Tactical analysis: what rugby can learn from football
Technical and tactical analysis has come to flourish in rugby over the past few seasons, but is still far behind many leading team sports in terms of its detail and clarity. This is partly due to the tactical complexity of rugby relative to sports such as basketball and football: its multiple methods of scoring points bring with them numerous possible strategies to attempt to ‘optimise’ performance, and this adds layers of noise for an analyst trying to establish the signal.
Football’s single mode of scoring allows an analyst to establish a clear framework through which each player’s actions and decisions can be judged: an action’s worth can be determined by the extent to which it has increased its own team’s chances of creating a shot on goal in a high quality location, or decreased the opposition’s chances of doing so. The basis of football strategy is essentially shot creation and shot prevention, but rugby strategy cannot be condensed in the same fashion; rugby’s multiple modes of scoring – and multiple methods of achieving the same scoring action – bring with them more strategic options. One coach may decide that the most efficient way of optimising his team’s performance is by gaining territorial advantage through their open-play kicking game, while another will opt to try and break through the opposition’s defensive line with passing skills and good spacing; a player’s actions and decisions must be judged with reference to this tactical framework to a greater degree than in other sports.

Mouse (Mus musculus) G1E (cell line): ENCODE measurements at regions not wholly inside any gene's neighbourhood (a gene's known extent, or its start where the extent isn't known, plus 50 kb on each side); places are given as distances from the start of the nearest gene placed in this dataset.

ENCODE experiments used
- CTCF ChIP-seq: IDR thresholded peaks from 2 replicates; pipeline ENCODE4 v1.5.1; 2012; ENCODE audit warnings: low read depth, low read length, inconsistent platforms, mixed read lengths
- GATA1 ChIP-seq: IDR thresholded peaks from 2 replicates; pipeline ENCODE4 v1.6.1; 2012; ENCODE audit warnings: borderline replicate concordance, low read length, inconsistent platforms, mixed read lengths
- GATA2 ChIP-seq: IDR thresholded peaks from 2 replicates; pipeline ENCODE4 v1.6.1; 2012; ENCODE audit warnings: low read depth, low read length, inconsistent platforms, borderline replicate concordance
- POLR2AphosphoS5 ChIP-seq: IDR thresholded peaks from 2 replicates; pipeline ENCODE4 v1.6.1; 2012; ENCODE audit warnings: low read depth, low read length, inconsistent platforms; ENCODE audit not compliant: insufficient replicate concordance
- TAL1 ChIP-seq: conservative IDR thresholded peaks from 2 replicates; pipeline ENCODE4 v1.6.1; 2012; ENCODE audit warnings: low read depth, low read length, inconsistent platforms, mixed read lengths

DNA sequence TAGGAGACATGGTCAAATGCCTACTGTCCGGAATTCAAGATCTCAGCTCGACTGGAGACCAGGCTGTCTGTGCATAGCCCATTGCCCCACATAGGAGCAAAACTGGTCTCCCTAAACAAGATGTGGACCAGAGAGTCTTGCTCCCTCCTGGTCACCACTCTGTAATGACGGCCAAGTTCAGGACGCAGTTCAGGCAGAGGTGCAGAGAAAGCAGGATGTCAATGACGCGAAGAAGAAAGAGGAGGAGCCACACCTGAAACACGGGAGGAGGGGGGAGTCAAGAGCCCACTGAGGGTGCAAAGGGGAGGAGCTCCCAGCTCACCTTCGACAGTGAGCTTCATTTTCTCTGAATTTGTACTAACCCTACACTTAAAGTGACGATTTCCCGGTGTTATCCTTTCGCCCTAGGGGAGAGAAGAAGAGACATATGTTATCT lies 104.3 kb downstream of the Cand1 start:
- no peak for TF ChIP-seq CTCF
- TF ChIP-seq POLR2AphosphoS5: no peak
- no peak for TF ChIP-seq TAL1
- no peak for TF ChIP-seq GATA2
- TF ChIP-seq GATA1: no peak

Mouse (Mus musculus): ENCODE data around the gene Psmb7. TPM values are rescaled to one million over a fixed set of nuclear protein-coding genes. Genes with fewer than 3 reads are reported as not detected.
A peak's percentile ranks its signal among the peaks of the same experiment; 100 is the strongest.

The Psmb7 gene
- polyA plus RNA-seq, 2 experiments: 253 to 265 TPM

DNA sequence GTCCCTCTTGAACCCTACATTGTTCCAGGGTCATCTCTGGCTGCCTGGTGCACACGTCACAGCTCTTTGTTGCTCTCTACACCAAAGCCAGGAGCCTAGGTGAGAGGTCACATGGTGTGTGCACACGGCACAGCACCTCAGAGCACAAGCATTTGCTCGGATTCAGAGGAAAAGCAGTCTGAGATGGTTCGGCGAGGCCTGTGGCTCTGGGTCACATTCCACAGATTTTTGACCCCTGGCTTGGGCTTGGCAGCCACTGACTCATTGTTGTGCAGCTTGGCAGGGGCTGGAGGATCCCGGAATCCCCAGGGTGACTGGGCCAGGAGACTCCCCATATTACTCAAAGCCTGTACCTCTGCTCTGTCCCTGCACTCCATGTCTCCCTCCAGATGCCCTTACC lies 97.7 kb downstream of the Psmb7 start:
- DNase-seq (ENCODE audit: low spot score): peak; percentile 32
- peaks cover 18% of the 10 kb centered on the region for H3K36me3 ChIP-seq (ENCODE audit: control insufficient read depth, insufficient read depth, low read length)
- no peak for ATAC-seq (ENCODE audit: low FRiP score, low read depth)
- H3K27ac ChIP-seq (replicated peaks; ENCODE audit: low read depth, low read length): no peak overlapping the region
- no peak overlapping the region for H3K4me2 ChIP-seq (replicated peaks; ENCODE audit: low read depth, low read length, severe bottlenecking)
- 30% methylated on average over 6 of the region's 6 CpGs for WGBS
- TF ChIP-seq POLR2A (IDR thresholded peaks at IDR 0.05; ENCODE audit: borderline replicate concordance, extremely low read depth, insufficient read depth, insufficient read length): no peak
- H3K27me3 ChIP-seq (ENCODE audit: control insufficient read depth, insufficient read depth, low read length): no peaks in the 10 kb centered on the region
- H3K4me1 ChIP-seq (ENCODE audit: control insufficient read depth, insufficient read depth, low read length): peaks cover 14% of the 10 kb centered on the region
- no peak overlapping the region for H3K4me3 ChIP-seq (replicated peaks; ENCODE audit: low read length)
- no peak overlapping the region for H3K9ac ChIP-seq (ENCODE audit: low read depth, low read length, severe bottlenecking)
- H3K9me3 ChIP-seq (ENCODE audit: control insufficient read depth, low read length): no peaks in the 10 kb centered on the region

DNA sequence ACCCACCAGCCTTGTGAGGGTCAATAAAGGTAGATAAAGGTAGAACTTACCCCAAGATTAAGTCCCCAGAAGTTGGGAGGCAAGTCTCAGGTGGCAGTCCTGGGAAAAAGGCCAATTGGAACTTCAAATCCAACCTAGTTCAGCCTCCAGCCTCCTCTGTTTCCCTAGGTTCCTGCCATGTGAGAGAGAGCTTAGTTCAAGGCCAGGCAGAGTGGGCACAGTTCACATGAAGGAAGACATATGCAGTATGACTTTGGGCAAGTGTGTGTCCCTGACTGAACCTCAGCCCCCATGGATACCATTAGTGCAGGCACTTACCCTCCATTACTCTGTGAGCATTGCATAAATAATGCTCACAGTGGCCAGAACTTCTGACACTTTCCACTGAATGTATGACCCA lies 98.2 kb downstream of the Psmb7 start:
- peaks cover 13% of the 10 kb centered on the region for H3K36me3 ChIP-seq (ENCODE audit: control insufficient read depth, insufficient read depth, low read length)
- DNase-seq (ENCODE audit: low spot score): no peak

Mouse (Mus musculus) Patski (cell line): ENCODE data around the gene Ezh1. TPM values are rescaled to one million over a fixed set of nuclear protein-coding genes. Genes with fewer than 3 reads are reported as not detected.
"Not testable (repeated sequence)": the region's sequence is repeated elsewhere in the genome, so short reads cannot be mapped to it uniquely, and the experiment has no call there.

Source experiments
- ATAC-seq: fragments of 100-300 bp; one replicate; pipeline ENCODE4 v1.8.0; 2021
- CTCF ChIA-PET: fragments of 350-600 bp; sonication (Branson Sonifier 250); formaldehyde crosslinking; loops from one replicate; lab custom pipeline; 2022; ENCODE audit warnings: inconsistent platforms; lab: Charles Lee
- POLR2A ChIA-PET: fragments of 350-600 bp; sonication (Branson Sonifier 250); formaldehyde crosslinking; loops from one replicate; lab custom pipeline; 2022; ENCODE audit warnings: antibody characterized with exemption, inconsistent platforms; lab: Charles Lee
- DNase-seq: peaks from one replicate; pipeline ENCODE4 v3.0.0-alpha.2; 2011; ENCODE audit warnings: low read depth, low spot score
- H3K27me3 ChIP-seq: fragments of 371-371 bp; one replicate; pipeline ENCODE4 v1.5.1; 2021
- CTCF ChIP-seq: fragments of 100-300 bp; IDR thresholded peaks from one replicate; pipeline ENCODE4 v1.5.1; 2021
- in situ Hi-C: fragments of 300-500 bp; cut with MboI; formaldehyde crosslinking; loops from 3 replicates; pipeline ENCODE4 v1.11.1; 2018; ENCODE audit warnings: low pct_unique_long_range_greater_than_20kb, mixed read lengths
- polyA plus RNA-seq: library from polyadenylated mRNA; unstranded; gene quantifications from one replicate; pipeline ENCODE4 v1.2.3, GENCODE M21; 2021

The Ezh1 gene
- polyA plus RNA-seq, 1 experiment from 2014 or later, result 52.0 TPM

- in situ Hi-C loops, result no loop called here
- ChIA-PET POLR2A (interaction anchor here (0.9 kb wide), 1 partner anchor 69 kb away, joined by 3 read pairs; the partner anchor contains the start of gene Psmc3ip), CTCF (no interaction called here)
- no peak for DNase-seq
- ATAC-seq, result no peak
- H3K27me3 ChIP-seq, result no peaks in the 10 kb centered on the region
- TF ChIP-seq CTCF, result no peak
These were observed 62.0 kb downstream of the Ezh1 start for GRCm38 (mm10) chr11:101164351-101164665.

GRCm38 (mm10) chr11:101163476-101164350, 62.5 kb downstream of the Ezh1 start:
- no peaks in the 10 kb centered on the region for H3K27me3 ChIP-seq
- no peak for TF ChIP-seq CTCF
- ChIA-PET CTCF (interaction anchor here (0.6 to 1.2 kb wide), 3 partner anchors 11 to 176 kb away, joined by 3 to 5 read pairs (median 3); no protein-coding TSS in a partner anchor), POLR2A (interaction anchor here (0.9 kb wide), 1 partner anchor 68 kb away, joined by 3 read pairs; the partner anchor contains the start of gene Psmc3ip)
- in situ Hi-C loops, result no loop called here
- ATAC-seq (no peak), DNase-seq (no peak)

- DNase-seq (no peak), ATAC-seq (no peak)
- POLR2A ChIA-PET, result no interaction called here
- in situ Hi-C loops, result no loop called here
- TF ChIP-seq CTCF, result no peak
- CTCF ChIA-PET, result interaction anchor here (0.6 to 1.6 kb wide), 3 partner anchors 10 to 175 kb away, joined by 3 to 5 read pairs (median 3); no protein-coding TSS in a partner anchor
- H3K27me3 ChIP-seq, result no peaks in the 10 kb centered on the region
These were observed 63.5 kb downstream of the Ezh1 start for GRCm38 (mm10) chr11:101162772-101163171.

As a result of football’s relative simplicity in this regard, statistical and tactical analysis of the sport has flourished. A player’s passes can be judged based on the quality of shot that they result in, and a team’s attacking shape can be appraised based on the efficiency with which it allows progression of the ball into areas of the pitch where high-quality shots can be taken.
Statistical analysis in rugby is struggling to get past the stage of ‘Player X played well because he carried the ball Y times & made Z tackles’, but potential is there at a team-tactical level: Murray Kinsella’s detailed try analyses show this, as they attempt to take the key elements of a team’s attack and use data to assess them. At a tactical level, there are very few occasions on which we state definitively ‘Team A’s gameplan was to do X and Y in order to cause outcome Z’, using visual evidence to support the thesis, in the manner that sites such as Spielverlagerung can with football.